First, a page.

Disposable income doesn’t matter that much as you can only drive one car at a time. And the rest of the world simply can’t ape America. Rest of the world has a parking problem, so cars need to be small, and a gas tax, so cars need to be efficient.

    European and Japanese cars are smaller for the same luxury with more money spend on efficiency. You can sell a for EU/JP designed car in America when you decontent it., which is cheap to implement. To sell a for America designed car you need to upcontent it and make it more efficient, which isn’t cheap.

  • avatar
    fgbrault

    I sure hope that VW does not make boring cars like Toyota to gain market share in the USA. I will be happy ifg they never move to number 1, as long as they continue to make the type of cars they sell here now.

  • avatar

    Bertel, two points:

    “Sheik Hamad bin Dschassim bin Dschaber al-Thani” — “…bin Jasseem bin Jabar”, or something very much like it, would be the more common English transcription, I think. [Edit: \"Hamad bin Jassim bin Jaber Al Thani\", according to Wikipedia: http://en.wikipedia.org/wiki/Hamad_bin_Jassim_bin_Jaber_Al_Thani ]

    “Auto Union” — you think so? A) Doesn’t that sound, not to put too fine a point on it, too Hitler-y? and B) Won’t it be a bit of a three-legged stool, when one of the brands represented by the four rings (and the most prestigious one to boot — albeit apparently too Hitler-y, as it hasn’t actually been used since WWII), Horch, is owned by Daimler-Benz?

  • avatar
    ZoomZoom

    Okay, that picture doesn’t look like anything risque is going on.

    It just looks like some dead bodies carelessly stacked up…

    Here we go again?

  • avatar

    VW is catering for the US market:

    Polo – you can’t get it at any price, not even the truly pointless Polo sedan. This would be a great sub-compact car. I will most likely buy a Polo GTI in the next few months as it’s a bit bigger and way faster than my old Golf III GL.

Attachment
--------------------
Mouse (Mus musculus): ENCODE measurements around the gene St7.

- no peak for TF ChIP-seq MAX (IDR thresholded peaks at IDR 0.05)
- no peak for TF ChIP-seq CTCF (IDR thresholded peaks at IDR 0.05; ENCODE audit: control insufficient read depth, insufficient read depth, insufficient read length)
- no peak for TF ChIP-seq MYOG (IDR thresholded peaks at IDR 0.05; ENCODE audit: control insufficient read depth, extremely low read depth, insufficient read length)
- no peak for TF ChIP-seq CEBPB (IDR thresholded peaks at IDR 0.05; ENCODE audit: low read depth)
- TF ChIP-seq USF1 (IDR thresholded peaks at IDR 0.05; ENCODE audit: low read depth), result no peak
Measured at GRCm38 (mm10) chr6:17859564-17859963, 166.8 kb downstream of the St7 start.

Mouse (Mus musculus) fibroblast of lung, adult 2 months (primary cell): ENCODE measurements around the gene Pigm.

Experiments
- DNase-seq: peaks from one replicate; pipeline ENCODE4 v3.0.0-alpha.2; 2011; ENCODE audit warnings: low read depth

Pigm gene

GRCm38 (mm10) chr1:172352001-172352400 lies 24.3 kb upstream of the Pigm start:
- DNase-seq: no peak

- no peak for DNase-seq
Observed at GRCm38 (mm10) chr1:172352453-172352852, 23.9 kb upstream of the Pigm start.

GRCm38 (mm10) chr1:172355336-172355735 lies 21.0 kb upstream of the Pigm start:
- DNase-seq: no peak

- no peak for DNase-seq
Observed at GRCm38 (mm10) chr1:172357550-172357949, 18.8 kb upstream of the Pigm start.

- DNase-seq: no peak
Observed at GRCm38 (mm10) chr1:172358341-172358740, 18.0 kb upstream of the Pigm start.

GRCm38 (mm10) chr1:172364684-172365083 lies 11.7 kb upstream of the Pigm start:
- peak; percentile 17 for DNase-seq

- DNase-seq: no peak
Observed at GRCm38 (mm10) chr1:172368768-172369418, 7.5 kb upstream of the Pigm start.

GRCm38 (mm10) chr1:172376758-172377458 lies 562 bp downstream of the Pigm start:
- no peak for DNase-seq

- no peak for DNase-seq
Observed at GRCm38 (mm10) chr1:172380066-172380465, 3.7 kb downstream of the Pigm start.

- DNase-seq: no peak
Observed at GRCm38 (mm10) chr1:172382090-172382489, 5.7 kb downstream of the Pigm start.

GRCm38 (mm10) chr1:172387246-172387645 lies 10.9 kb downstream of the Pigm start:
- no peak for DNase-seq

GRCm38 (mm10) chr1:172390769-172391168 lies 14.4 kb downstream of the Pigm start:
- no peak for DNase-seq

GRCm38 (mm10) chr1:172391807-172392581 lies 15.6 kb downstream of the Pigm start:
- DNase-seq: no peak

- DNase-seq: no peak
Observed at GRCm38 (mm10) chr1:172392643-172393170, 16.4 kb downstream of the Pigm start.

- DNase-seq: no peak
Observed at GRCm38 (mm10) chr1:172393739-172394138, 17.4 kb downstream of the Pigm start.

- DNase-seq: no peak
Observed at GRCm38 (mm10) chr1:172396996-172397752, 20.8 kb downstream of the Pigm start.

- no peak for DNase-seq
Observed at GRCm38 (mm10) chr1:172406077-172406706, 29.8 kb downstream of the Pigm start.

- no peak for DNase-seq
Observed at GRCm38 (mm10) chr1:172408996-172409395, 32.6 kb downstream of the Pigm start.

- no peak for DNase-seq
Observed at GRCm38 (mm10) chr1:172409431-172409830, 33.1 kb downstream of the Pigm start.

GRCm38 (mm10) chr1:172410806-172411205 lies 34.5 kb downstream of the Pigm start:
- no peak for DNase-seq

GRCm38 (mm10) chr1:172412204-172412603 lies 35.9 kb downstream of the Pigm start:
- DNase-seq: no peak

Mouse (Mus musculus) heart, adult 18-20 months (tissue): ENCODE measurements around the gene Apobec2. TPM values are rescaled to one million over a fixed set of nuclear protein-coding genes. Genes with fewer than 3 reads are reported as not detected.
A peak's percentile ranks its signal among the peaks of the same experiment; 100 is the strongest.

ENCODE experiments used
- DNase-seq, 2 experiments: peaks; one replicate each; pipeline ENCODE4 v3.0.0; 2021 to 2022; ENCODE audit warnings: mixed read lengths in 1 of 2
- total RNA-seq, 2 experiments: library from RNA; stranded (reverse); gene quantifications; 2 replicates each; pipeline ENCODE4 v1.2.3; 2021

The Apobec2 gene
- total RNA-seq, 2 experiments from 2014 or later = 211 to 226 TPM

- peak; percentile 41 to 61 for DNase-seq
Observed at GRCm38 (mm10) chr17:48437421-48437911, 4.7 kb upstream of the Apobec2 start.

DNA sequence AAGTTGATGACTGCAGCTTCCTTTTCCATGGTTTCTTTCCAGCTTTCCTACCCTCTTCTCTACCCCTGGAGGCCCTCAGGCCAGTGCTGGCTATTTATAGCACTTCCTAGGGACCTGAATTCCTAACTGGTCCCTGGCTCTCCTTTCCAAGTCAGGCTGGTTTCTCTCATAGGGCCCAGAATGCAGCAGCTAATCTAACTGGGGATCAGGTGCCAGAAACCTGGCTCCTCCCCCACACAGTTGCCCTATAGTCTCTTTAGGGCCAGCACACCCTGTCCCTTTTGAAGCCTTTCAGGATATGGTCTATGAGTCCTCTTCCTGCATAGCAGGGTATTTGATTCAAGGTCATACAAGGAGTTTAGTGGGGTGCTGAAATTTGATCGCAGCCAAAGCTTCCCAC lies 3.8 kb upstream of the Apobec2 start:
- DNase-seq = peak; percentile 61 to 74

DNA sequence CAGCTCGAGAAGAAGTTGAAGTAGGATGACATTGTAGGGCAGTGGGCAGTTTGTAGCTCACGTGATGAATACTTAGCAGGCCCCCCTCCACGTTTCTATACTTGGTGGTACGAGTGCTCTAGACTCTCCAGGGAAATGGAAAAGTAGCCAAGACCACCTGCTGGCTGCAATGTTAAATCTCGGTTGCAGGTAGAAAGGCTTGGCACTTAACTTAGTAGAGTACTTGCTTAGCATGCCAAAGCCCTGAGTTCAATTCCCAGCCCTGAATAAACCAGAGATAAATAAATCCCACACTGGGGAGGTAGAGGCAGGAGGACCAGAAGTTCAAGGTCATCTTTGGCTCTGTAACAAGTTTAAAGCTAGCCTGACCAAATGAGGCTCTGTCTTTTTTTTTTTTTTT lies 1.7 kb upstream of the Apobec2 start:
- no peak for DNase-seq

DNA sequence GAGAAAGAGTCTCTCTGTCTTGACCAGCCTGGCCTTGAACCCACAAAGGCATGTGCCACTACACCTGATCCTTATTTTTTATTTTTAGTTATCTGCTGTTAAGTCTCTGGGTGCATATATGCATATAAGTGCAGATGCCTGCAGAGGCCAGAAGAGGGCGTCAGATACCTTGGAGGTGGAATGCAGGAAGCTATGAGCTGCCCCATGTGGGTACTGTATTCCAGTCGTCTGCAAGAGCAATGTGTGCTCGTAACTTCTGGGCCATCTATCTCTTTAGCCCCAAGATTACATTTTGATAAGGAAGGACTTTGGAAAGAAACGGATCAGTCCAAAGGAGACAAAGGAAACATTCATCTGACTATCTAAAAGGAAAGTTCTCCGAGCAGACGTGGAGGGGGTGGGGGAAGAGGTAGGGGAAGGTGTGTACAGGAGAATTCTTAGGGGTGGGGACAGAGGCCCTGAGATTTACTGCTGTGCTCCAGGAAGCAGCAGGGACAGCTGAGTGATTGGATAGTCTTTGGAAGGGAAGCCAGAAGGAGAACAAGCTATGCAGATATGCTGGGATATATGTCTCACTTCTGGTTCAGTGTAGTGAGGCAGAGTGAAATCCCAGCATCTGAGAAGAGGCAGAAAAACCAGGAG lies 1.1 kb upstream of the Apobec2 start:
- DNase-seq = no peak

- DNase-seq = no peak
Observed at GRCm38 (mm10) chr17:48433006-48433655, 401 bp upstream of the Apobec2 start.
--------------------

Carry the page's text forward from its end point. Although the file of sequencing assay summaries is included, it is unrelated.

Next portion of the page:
New Beetle – designed in the US for the US market. Sells poorly in most markets. I loved my turbo New Beetle.

    Jetta – a rather pointless sedan. Outsells the Rabbit 4 to 1 in the USA. Sales are unheard of outside the NA market. Covers the compact sedan market segment. I am surprised they sell the Rabbit in the USA as the New Beetle outsells the Rabbit. I loved my Rabbit.

    Passat – sells well in the USA, not so well outside the US market. I am not sure it was designed solely for the US market considering its B platform underpinnings. This is a large car in Europe, but barely mid size in the USA.

    Tiguan – a small CUV recently on sale. I don’t know enough about the sales history of this cute ute, but this segment is on fire in pretty much every market as folks abandon the mommy SUVs and soccer mom vans in droves.

    Tourareg – A CUV that no one asked for. Sells poorly everywhere but the USA. Covers the larger CUV segment.

    The 2.5 five cylinder engine is sold nearly nowhere else – it’s a lumpen torque monster as most US folks like their grunt down low. Australia gets the much faster, much more economical TFSI super AND turbo charged (i.e. twin charged) 1.4 litre engine. Not only does the 1.4 get 15 kW more than the 2.5, it drinks about 2/3rd the fuel under all circumstances. But if you said to the average consumer, here’s a 1.4 litre engine, they’d laugh and ask for a real engine whilst not realizing how awesome the 1.4 is. I doubt the US will see this wondrous little engine any time soon.

    More to the point, VW caters for the US market in little ways you take for granted. Not only do you have cup holders (!), but you have air con that works whilst the sun roof is open, both things that the German engineers apparently fought against (see “Getting the bugs out” for my source on this one).

    Andrew